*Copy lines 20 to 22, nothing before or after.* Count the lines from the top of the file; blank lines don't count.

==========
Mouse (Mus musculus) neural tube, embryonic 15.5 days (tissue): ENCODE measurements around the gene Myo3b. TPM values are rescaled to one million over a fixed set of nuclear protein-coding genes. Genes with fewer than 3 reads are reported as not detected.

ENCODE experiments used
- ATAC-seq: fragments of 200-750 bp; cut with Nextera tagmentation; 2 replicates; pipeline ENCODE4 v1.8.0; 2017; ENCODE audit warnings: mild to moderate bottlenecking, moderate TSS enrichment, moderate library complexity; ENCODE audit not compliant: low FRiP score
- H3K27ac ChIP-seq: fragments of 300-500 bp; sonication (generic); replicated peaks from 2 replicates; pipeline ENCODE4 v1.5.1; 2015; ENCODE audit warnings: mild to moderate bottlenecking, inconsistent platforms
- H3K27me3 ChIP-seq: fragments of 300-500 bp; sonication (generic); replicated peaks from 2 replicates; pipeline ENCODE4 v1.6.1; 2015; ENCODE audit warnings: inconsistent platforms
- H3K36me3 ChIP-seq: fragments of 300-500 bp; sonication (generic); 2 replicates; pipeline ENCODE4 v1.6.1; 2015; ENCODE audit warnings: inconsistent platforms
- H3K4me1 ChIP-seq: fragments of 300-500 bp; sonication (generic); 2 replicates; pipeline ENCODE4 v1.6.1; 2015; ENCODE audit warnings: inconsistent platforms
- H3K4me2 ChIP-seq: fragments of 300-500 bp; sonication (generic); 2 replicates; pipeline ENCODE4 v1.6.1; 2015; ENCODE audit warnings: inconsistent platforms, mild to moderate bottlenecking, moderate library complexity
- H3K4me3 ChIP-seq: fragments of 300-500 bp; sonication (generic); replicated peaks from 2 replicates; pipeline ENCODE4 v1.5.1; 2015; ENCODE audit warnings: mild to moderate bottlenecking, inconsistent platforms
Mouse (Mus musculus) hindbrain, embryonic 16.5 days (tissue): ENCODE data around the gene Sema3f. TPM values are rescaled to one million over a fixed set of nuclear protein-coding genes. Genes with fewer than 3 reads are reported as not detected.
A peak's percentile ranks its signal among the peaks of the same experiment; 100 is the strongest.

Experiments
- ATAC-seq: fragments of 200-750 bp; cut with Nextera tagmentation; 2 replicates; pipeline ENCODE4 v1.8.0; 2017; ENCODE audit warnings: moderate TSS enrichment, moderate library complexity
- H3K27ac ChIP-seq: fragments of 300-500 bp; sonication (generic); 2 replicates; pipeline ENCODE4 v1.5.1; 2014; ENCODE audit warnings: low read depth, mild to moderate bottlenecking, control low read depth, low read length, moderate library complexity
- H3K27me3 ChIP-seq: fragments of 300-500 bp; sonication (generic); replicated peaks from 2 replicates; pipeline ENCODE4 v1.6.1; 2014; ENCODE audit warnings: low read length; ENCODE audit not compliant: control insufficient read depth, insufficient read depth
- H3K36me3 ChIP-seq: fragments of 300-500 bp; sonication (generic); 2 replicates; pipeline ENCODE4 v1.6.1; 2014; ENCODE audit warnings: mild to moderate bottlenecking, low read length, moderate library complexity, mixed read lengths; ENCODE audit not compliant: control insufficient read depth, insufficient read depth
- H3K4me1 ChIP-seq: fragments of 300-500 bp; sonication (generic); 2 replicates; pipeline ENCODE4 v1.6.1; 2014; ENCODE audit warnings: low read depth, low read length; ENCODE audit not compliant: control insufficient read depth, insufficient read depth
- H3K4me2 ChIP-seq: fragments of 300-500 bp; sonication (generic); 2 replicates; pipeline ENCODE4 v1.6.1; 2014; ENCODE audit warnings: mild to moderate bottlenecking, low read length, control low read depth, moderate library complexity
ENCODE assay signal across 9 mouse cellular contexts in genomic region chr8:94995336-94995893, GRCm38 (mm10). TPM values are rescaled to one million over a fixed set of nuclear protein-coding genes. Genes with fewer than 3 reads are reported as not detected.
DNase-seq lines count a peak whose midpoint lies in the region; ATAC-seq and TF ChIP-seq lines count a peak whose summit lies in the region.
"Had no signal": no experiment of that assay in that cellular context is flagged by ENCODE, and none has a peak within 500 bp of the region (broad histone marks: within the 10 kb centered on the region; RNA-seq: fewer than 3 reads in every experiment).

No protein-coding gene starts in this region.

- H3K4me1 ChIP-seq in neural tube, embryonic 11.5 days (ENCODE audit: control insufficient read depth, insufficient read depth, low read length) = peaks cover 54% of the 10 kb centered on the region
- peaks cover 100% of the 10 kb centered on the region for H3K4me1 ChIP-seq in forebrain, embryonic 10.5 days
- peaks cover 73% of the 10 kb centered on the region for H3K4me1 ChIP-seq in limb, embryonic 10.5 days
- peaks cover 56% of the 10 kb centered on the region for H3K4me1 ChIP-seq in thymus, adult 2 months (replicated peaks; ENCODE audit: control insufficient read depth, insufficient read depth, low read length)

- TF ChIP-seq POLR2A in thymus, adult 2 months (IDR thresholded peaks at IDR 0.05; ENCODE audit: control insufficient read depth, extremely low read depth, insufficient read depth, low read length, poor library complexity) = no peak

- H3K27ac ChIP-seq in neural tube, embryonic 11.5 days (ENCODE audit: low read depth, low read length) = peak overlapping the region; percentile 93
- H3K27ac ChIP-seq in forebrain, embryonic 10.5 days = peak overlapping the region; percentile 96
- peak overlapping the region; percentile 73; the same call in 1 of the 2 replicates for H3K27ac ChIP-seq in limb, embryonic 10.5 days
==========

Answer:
DNase-seq lines count a peak whose midpoint lies in the region; ATAC-seq and TF ChIP-seq lines count a peak whose summit lies in the region.
"Had no signal": no experiment of that assay in that cellular context is flagged by ENCODE, and none has a peak within 500 bp of the region (broad histone marks: within the 10 kb centered on the region; RNA-seq: fewer than 3 reads in every experiment).

No protein-coding gene starts in this region.